One of the stupider arguments the Rossifarians have made against Democrats thus far is that they are somehow trying to “change the rules” regarding the 723 absentee ballots that King County mistakenly left uncounted thus far. Oh please.
In any other year, in any other election, in any other county… these ballots, once the error was discovered, would be counted. In fact, The Seattle P-I reports that five other counties — Whatcom, Kittitas, Chelan, Snohomish and Pierce — have already found and added valid ballots that weren’t included in the original count. [“Other counties added votes in recount“]
Indeed, if the Supreme Court grants the GOP their request for an injunction, it is Dino Rossi who will have changed the established rules.
“If they uphold the (lower court) decision, it raises questions not just about what we’ve done, but about what historically all counties have done for as long as I’ve been in the business, which is 25 years,” said Snohomish County Auditor Bob Terwilliger.
That’s not just one auditor’s opinion. The Manual Recount Procedures – FAQ issued by Republican Secretary of State Sam Reed on December 6, states that “As a general matter, counties will not revisit prior canvassing decisions in the manual recount.” But…
…Any canvassing board at any time in the original count, machine recount, or manual recount may, upon finding that a discrepancy or inconsistency exists, direct a recanvass of any necessary portion of the ballots.
That’s not much more than a restatement of RCW 29A.60.210, but it is an interpretation of the statute that has long guided elections in Washington state.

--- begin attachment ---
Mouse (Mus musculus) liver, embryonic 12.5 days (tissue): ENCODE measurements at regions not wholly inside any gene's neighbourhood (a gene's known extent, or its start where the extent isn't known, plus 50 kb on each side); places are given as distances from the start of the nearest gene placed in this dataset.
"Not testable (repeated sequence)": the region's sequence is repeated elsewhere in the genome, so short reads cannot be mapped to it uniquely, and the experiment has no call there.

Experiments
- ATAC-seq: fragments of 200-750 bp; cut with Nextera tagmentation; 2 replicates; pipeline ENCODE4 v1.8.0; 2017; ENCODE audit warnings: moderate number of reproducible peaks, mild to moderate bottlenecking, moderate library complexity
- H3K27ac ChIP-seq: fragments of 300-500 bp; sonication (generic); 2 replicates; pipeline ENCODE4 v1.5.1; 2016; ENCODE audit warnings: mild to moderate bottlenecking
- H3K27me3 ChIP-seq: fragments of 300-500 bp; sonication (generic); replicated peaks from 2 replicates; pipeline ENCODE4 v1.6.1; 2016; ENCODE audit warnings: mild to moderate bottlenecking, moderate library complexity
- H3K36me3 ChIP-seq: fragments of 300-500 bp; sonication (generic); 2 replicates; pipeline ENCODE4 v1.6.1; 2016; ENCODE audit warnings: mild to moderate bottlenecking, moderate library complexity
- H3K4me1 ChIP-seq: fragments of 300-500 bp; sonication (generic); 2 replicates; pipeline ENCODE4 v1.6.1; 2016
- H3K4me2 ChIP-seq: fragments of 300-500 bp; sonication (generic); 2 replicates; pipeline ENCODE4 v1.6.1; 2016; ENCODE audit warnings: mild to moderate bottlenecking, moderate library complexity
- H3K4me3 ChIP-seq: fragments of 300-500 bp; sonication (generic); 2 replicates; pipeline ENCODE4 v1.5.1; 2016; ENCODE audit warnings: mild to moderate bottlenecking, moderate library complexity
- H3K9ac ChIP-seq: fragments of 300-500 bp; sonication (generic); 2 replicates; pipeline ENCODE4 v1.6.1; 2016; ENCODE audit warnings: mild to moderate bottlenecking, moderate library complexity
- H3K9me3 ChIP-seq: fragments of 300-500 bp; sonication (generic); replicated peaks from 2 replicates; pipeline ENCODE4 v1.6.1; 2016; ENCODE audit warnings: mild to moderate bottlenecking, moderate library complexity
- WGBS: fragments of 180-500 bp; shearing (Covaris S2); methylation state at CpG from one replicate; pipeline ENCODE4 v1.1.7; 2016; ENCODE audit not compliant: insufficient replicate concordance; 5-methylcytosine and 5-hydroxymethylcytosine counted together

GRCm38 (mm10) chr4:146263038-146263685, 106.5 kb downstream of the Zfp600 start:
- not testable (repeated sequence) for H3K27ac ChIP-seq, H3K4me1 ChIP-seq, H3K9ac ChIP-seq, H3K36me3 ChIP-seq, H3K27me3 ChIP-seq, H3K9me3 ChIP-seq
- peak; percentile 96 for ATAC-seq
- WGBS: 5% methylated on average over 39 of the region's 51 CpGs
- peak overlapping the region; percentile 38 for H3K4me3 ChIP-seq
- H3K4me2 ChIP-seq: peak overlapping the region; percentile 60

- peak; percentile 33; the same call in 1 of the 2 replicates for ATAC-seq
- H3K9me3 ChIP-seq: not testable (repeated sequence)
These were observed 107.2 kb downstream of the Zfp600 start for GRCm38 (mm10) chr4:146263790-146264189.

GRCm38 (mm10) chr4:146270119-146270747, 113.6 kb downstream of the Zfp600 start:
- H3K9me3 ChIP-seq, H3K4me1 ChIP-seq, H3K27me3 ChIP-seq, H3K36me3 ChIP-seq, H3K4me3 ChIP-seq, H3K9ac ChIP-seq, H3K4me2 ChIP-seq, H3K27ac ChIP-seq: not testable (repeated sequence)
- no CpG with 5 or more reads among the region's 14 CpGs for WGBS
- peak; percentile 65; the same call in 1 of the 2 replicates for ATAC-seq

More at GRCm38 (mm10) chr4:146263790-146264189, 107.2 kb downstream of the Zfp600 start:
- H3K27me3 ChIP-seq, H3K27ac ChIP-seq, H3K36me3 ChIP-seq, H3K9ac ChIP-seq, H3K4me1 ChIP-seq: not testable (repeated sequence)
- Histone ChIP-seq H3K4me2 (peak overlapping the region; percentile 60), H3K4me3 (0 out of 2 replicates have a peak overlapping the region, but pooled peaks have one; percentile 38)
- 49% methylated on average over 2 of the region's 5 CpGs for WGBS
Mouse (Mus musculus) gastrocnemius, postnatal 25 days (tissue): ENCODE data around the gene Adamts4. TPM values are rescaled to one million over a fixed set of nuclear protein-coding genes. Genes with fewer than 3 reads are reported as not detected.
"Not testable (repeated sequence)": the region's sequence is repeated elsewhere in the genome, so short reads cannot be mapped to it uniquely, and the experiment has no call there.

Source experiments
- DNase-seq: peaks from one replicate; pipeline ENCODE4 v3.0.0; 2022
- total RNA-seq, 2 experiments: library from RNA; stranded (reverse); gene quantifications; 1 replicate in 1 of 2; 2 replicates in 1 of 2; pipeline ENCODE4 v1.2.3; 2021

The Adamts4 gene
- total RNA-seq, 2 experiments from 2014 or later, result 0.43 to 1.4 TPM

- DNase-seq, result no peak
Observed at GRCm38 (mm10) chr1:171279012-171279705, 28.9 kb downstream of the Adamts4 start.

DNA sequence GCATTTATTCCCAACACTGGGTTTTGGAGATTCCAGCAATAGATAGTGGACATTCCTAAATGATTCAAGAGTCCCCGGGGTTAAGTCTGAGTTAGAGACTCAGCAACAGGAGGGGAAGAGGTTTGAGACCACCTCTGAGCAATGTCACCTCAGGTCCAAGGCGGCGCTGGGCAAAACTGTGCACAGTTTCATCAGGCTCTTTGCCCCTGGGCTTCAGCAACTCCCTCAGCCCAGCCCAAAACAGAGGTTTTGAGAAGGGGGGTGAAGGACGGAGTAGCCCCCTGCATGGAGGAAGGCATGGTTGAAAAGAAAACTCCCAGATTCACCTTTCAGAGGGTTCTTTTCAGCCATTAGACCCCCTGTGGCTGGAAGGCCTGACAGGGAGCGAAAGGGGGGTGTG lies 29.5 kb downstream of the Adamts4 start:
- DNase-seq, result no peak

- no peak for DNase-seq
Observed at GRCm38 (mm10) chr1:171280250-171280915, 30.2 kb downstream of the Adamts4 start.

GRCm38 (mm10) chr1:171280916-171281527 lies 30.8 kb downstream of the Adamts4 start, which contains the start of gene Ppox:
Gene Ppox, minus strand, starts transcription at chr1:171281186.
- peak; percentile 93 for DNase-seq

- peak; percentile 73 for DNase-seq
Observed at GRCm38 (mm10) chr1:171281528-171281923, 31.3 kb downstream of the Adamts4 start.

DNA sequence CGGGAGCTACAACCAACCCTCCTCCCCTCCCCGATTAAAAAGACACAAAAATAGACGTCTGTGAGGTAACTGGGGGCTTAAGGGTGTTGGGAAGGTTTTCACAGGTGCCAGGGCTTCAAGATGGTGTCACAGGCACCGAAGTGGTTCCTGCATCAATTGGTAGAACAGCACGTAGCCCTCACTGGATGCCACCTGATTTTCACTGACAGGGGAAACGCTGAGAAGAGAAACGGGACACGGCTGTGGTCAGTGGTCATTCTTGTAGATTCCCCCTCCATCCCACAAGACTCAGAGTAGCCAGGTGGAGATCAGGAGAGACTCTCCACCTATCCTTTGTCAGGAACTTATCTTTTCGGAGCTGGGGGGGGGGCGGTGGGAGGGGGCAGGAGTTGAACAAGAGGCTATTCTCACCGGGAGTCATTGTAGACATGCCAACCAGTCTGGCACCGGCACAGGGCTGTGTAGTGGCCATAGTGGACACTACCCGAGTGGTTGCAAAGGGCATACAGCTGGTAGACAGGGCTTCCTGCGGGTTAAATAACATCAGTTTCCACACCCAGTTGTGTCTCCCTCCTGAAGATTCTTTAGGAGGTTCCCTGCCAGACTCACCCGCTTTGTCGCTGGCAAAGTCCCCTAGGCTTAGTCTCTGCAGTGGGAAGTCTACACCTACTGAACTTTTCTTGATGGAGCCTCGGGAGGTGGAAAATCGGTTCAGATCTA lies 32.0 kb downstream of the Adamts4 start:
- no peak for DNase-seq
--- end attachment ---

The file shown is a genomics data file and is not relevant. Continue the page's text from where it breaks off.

The other day, in trying to explain the process by which the 723 ballots were left not rejected, but uncounted, I wrote that I hoped “a King County election worker will correct me if I’m wrong.” Well, within 24 hours a memo was released from Superintendent of Elections Bill Huennekens showing that I was indeed wrong on some of the specifics, but right in my general conclusion: these ballots were not marked “rejected” but rather “No Signature on File.”
But more interesting to me was the following tidbit from the memo that has been conveniently ignored by unsound muckrakers:
This spring, I learned that the long-standing operating procedure for absentee voters who did not have a signature in the system was to simply let the ballot count. For the May special election, I instructed staff that this was not acceptable and that the effort must be made to locate the voter’s original registration card, or the image of their signature.
King County Elections has been roundly criticized as sloppy and incompetent — even corrupt — over these 723 signatures, but the only reason we learned about them in the first place was because of efforts to tighten up lax signature matching procedures. Funny thing is, if this election had taken place under the “long-standing operating procedures” of prior years, Gregoire may already have been certified the winner.